A measure on the ballot for the Oct. 3 election has sparked debate over the Haines Borough permanent fund’s purpose—whether the principal should function as a “rainy day” savings account during economic disasters, or whether the fund is strictly intended to support the borough through its earnings.

The ballot measure, which the assembly approved in June, asks voters to decide on a one-time, $450,000 draw from the permanent fund to offset unexpected costs associated with this year’s school bond debt payment.

Under current charter, the permanent fund’s principal consists of invested income from land sales. Each year, a certain amount of the fund’s earnings must be reinvested in the principal to protect it from the effects of inflation. The remaining income can be used for borough expenses. The fund’s principal can be spent, but only with voter approval.

Assembly member Zephyr Sincerny, who originally proposed the ballot measure, said he thinks a draw from the fund’s principal to help the borough through financial difficulties is an acceptable use of the money, in keeping with the original intent behind its creation.

“The intention of the permanent fund is to be used as a long term resource for the borough,” Sincerny said. “The interest generated by the fund is used regularly by the borough. Additionally, the principal could be used to benefit the borough… It is valuable to know that we have assets that could be utilized as needed and determined by a vote of the people.”

At the time the assembly approved the ordinance putting the measure on the October ballot, Sincerny said it made sense to use a small amount of the total permanent fund, roughly 5%, to cover unanticipated, pandemic-driven costs.

In a Wednesday interview with the CVN, he said his thinking has changed somewhat–he’s no longer certain the borough’s financial situation warrants a draw from the principal.

“At the time the ordinance was composed there was significant pressure on our budget. Since then, the CARES Act has significantly changed the borough’s economic situation,” he said.

Others have pushed back against the idea of using the permanent fund as an emergency savings account, saying the original intent of the fund was to turn land into a renewable source of revenue and that any draw from the principal goes against this goal.

“Spending money from the permanent fund would be like a farmer eating next year’s seeds,” said Fred Shields, who served as borough Mayor beginning in 1988.

The borough’s permanent fund was created on Tuesday, Feb. 21, 1984, according to CVN archives.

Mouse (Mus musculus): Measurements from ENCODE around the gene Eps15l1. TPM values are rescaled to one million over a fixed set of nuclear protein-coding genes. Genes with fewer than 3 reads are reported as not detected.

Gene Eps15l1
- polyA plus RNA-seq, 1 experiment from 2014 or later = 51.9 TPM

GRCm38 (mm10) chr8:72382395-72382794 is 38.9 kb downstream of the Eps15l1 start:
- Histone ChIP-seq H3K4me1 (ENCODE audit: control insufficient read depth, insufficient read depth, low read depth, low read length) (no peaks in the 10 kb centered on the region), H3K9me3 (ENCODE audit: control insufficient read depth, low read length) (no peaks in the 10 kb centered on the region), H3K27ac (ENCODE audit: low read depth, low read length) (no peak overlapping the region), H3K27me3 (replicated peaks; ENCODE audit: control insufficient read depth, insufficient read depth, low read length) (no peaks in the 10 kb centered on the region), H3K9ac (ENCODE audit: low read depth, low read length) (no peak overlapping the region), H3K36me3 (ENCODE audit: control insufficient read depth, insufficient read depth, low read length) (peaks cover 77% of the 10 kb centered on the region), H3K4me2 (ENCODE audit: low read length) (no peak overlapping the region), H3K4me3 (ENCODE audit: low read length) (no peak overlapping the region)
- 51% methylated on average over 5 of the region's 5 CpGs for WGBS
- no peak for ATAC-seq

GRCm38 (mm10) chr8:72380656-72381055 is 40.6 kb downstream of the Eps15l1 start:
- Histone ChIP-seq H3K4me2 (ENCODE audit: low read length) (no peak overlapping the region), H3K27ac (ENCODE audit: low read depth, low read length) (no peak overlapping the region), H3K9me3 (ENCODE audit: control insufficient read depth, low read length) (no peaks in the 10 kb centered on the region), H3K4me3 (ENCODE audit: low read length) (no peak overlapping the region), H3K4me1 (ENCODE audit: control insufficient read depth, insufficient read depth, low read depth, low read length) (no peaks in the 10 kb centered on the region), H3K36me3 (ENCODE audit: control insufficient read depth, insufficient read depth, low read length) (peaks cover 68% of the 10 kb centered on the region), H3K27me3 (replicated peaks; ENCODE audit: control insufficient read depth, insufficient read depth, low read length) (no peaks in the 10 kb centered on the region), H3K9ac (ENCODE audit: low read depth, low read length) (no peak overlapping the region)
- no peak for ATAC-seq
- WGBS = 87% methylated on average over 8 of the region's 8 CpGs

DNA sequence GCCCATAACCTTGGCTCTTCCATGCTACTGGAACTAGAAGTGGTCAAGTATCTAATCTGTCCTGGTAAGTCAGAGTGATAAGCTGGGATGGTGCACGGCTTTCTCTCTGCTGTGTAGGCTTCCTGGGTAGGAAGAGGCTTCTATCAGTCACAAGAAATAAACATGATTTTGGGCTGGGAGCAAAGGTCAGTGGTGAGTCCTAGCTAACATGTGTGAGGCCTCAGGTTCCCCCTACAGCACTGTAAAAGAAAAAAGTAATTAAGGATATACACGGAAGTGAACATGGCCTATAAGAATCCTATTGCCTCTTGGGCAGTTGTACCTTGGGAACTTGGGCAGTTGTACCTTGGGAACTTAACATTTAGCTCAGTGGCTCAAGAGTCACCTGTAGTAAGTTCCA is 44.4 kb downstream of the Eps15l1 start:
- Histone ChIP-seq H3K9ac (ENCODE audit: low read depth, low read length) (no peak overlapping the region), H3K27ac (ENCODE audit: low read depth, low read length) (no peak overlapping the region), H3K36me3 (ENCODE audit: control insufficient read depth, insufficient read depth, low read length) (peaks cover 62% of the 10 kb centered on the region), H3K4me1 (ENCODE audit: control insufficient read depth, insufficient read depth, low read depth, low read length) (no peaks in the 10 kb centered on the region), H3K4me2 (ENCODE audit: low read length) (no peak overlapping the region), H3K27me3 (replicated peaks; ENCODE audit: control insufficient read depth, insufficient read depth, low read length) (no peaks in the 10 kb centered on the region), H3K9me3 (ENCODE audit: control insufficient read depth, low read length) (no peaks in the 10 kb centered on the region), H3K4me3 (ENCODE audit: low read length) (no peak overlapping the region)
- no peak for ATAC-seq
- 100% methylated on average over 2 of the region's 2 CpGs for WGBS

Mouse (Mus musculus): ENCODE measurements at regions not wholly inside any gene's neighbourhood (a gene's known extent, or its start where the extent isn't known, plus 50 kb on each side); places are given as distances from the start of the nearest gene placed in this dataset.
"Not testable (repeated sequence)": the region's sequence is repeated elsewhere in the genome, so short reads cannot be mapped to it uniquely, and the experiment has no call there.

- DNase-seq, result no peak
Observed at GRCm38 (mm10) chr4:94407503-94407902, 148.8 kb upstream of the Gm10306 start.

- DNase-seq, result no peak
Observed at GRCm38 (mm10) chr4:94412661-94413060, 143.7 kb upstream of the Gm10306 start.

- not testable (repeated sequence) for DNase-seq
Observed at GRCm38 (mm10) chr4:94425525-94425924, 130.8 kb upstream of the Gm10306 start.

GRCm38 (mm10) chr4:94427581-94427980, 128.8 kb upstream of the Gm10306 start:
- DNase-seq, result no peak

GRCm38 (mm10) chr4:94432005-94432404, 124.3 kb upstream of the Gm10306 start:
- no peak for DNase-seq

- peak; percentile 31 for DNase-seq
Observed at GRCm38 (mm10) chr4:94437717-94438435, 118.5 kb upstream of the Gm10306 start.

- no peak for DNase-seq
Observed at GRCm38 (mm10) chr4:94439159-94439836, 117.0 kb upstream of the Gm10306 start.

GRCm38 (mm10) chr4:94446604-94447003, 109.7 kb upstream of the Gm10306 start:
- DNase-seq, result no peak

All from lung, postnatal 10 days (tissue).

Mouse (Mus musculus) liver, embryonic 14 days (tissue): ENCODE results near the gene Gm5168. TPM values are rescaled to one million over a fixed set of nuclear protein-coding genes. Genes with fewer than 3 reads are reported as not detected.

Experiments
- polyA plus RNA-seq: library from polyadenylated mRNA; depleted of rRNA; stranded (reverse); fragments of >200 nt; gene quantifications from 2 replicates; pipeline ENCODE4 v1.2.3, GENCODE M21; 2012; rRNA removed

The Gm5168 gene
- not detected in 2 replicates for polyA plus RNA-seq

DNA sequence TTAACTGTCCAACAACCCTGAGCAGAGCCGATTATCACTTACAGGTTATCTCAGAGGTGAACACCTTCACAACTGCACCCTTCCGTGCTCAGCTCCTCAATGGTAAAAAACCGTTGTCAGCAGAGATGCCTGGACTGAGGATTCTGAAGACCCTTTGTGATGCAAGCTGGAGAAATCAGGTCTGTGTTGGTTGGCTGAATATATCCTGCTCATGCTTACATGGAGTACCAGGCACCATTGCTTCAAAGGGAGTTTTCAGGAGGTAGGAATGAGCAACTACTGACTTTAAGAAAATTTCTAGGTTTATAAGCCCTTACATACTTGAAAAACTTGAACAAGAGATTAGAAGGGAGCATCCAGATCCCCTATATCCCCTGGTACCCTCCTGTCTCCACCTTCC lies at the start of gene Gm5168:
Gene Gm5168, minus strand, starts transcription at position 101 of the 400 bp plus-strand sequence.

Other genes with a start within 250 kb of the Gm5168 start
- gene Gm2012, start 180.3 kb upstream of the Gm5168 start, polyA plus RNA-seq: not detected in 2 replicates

Shields said the borough’s fund was modeled after the state’s, which came into existence in 1976.

Unlike the state’s, which invests revenue from mineral royalties, the borough’s permanent fund was originally created through the sale of land received from the 1978 Municipal Entitlement Act, which approved the transfer of 868,935 acres to municipalities across the state, including 2,800 acres specifically to the Haines Borough.

“(Bob Henderson) was borough Mayor at the time the state of Alaska conveyed the land to the municipalities with the goal of putting land in the hands of people and money in the hands of municipalities,” Shields said. “Henderson started channeling the proceeds from those (land) sales into the permanent fund with the idea that those earnings would help offset taxes.”

CVN archives indicate that borough leaders involved in the fund’s creation made an effort to give the public a say in how it was spent.

A Feb. 23, 1984 CVN article notes that a final hour amendment was made to give the public more discretion over how the fund’s income is spent, deleting a line specifying that “income derived from the investment of permanent fund principal shall be used to provide funding for the capital and operating expenses of the Haines Borough.”

Permanent fund earnings add roughly $300,000 to the borough’s budget each year, although this was not always the case.

The permanent fund, which consists of a mixture of bonds, treasury notes, stocks and real estate, is currently worth $9,319,069, according to chief fiscal officer Jila Stuart. The fund’s value dipped this spring, in the early days of the coronavirus pandemic, but since then, it has regained its value.

The borough has grown the fund over the years through land sales.

In 1989, while Shields was Mayor, the borough added $250,000 to the fund. Borough clerk and interim manager Alekka Fullerton said she believes this was the last time the borough developed land for sale.

The current assembly has expressed interest in developing and selling more lands to help grow the fund and, in turn, increase fund earnings that can be used to support borough expenses.

The fund has nearly doubled in size since borough consolidation in 2002. At the time it was worth $4.9 million.

Assembly member Jerry Lapp, who served as Mayor in the late 1990s, said he’s seen the fund grow over the years and feels strongly that the money should be left in the principal. Back when he was Mayor, the fund was worth $2.8 million and its earnings added roughly $60,000 to the borough’s budget, he said.

Lapp credits a switch in permanent fund management with the fund’s significant growth. For the past two decades, the fund has been managed by Alaska Permanent Capital Management.

“Once they took over (the fund), they started growing it. They adjusted some of the investments and added some more from land sales,” Lapp said, adding that this was the first time the fund was managed in a cohesive way.

Haines isn’t the only Alaskan community with a permanent fund. Other municipalities including Valdez and Skagway have funds of this type. Valdez’s was created in 1977 using $13 million earned from pipeline-related construction. Skagway’s, like Haines’ fund, was created through the sale of land from the Municipal Entitlement Act.